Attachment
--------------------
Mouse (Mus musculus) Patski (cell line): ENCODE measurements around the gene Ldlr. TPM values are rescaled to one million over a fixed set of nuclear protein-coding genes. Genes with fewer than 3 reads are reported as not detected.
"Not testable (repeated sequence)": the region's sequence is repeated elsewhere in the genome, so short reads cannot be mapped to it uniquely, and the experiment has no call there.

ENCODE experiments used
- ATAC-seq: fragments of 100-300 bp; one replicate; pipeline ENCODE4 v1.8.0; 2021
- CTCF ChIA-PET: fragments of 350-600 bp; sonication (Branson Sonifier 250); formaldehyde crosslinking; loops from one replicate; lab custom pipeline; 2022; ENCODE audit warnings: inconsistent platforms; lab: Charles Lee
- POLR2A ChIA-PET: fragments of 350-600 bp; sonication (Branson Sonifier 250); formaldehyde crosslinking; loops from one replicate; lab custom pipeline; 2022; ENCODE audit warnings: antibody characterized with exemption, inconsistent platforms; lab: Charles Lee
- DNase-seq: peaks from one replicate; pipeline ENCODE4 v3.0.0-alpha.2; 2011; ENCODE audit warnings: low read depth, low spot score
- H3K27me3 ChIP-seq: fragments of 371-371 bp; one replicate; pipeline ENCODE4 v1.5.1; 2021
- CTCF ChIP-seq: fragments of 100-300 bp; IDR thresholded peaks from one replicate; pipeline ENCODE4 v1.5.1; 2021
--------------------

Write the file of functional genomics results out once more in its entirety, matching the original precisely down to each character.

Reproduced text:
Mouse (Mus musculus) Patski (cell line): ENCODE measurements around the gene Ldlr. TPM values are rescaled to one million over a fixed set of nuclear protein-coding genes. Genes with fewer than 3 reads are reported as not detected.
"Not testable (repeated sequence)": the region's sequence is repeated elsewhere in the genome, so short reads cannot be mapped to it uniquely, and the experiment has no call there.

ENCODE experiments used
- ATAC-seq: fragments of 100-300 bp; one replicate; pipeline ENCODE4 v1.8.0; 2021
- CTCF ChIA-PET: fragments of 350-600 bp; sonication (Branson Sonifier 250); formaldehyde crosslinking; loops from one replicate; lab custom pipeline; 2022; ENCODE audit warnings: inconsistent platforms; lab: Charles Lee
- POLR2A ChIA-PET: fragments of 350-600 bp; sonication (Branson Sonifier 250); formaldehyde crosslinking; loops from one replicate; lab custom pipeline; 2022; ENCODE audit warnings: antibody characterized with exemption, inconsistent platforms; lab: Charles Lee
- DNase-seq: peaks from one replicate; pipeline ENCODE4 v3.0.0-alpha.2; 2011; ENCODE audit warnings: low read depth, low spot score
- H3K27me3 ChIP-seq: fragments of 371-371 bp; one replicate; pipeline ENCODE4 v1.5.1; 2021
- CTCF ChIP-seq: fragments of 100-300 bp; IDR thresholded peaks from one replicate; pipeline ENCODE4 v1.5.1; 2021